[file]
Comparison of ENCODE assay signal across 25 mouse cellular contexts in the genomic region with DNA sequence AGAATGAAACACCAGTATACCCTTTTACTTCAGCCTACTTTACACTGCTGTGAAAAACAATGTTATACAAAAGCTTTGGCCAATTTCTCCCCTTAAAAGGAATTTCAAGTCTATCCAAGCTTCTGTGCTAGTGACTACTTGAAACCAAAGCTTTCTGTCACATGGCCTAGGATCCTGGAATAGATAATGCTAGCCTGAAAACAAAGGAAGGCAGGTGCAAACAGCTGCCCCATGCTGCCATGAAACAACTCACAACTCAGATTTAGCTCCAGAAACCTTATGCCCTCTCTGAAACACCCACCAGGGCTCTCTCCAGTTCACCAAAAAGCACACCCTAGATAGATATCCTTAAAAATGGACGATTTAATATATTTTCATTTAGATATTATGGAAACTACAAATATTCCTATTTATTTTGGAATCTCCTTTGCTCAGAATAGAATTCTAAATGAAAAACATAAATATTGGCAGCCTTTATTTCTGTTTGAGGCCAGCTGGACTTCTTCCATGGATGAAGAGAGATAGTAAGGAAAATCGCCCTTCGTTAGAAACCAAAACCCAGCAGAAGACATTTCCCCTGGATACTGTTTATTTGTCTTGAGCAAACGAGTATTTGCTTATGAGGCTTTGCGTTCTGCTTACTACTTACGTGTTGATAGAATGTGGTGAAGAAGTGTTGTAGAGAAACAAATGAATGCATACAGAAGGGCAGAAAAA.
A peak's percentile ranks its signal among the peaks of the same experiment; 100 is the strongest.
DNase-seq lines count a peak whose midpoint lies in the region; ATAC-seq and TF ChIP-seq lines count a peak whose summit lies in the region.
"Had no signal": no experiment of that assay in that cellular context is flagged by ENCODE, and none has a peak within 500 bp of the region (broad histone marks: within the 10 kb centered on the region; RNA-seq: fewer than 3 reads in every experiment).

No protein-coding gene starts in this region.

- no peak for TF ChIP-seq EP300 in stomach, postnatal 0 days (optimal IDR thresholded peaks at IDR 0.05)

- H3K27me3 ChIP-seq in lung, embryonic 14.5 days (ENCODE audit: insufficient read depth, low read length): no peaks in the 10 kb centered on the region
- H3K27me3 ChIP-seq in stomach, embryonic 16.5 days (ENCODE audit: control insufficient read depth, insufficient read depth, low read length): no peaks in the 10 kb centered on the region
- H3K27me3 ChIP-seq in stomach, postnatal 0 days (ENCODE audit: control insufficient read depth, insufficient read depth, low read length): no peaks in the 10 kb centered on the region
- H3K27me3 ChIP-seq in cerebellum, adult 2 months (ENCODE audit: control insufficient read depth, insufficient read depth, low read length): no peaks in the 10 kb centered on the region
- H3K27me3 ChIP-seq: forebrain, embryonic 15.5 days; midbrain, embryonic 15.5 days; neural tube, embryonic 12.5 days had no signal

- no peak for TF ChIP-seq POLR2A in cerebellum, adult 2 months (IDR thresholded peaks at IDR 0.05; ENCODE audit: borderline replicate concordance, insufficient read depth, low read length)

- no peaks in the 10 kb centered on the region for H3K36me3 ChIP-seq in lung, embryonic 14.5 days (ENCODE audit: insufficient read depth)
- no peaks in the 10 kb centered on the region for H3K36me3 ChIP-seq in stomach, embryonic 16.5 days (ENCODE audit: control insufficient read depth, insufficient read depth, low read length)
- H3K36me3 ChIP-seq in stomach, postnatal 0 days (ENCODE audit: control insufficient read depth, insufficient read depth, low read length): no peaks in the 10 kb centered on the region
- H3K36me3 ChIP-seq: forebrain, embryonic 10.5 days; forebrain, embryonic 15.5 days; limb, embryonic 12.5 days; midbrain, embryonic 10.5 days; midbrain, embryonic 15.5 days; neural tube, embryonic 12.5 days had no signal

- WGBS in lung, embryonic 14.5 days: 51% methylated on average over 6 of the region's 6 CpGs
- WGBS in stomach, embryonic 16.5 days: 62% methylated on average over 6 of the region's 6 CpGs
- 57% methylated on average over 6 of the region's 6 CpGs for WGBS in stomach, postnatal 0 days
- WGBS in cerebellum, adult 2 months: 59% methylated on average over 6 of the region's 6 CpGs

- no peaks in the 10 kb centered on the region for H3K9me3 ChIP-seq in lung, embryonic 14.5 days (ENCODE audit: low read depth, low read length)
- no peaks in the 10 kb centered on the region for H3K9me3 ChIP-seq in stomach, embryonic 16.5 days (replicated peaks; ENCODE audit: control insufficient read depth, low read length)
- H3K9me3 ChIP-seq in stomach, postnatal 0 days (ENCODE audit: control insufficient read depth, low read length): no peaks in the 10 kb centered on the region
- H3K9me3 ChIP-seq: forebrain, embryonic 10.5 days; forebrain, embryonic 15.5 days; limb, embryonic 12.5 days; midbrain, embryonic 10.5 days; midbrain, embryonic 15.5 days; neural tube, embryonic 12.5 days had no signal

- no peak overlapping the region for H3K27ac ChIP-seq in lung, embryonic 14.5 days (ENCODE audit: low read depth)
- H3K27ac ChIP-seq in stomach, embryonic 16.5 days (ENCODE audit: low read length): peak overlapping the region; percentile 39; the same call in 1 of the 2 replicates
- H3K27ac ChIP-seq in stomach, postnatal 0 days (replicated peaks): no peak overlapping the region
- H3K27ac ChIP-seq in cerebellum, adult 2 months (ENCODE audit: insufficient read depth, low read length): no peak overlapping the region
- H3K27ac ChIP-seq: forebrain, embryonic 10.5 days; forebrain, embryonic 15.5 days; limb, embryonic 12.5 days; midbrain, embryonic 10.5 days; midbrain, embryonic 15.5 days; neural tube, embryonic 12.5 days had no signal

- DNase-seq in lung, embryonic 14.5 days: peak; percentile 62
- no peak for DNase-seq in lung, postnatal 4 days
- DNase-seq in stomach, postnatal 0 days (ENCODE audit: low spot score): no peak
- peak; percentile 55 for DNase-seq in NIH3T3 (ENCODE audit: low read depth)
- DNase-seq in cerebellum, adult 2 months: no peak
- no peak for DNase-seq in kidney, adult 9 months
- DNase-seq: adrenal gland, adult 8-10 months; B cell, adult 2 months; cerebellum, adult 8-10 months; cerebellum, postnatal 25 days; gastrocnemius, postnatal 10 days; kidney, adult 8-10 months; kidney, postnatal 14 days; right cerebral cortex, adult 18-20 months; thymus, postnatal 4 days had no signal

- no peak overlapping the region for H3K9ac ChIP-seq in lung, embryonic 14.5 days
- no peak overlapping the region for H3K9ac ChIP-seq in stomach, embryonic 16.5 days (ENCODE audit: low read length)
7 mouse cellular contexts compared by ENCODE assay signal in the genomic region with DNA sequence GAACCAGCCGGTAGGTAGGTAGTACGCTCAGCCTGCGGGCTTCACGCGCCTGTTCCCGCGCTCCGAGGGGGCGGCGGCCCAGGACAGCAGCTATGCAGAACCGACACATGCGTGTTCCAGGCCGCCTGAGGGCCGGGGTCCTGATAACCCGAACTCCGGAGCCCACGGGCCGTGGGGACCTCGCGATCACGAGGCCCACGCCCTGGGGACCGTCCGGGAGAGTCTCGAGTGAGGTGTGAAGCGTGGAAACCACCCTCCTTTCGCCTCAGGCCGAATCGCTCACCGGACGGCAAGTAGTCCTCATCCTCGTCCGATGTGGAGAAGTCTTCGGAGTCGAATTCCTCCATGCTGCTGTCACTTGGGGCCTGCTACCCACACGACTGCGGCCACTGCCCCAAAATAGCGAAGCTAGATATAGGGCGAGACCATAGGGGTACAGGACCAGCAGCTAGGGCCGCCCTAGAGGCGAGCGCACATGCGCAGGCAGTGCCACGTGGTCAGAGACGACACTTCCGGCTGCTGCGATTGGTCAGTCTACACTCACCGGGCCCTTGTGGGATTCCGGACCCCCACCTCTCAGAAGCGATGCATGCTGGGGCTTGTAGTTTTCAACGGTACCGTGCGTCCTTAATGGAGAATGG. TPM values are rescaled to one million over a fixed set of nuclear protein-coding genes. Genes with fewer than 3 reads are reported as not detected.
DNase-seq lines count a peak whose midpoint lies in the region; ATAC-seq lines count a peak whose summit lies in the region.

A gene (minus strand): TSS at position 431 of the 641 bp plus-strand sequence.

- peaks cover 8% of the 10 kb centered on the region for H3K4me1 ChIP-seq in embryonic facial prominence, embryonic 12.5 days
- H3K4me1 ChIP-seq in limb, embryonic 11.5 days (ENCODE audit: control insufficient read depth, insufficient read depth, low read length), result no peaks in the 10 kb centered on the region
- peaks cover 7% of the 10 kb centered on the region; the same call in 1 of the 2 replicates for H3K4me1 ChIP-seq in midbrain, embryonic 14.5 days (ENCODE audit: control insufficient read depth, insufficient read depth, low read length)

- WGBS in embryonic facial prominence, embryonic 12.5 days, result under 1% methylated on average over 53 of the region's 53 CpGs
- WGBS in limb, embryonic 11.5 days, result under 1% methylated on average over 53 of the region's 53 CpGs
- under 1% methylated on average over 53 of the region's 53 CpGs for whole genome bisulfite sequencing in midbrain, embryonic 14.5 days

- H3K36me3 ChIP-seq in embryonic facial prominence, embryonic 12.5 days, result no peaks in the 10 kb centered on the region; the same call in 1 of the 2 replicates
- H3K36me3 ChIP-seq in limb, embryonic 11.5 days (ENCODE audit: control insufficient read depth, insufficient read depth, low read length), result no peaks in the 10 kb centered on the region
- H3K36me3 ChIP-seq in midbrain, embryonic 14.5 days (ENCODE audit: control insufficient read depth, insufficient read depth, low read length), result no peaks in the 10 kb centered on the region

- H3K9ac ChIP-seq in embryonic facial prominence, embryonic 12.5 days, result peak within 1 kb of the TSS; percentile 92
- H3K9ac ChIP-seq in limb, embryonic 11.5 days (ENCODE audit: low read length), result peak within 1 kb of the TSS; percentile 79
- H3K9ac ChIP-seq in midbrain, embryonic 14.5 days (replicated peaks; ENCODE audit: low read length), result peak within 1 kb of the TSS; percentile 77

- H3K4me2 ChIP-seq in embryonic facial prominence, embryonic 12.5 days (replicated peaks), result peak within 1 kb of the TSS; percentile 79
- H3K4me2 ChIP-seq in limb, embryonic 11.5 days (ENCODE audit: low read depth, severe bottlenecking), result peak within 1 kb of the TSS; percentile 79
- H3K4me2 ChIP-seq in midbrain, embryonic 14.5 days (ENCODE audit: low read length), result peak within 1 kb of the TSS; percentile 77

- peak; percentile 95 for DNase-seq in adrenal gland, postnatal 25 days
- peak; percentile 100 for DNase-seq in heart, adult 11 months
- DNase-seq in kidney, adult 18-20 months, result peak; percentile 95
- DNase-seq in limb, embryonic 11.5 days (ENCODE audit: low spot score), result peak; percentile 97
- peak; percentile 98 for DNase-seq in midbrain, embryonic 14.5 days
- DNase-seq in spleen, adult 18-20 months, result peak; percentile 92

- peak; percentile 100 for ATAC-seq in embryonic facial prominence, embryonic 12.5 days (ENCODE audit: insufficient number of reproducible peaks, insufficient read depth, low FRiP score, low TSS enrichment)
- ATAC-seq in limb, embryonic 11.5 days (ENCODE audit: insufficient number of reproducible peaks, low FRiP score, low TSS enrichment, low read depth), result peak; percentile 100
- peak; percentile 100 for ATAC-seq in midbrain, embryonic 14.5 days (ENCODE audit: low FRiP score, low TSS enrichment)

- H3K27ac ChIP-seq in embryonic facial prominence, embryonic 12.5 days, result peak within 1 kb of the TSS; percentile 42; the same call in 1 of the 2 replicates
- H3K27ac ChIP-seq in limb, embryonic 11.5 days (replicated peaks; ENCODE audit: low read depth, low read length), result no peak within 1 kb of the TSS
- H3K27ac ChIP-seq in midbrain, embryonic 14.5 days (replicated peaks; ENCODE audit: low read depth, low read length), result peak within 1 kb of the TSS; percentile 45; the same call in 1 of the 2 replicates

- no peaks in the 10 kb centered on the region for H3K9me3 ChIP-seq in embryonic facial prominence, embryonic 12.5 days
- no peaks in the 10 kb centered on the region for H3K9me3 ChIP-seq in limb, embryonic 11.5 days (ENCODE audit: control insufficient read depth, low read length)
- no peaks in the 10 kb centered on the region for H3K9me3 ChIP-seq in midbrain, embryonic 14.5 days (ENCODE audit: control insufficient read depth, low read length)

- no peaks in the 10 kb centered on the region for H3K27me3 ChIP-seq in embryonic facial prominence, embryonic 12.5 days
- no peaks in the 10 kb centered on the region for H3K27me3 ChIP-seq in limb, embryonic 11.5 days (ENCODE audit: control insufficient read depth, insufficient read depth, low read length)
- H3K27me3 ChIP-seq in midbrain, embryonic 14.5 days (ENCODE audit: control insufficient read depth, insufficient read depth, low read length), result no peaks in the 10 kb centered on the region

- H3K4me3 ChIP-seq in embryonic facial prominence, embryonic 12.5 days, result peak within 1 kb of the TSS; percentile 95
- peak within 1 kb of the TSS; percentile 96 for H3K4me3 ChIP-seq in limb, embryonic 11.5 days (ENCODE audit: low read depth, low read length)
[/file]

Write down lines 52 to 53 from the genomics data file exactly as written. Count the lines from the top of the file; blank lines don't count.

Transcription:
- H3K9ac ChIP-seq in limb, embryonic 11.5 days (ENCODE audit: low read length), result peak within 1 kb of the TSS; percentile 79
- H3K9ac ChIP-seq in midbrain, embryonic 14.5 days (replicated peaks; ENCODE audit: low read length), result peak within 1 kb of the TSS; percentile 77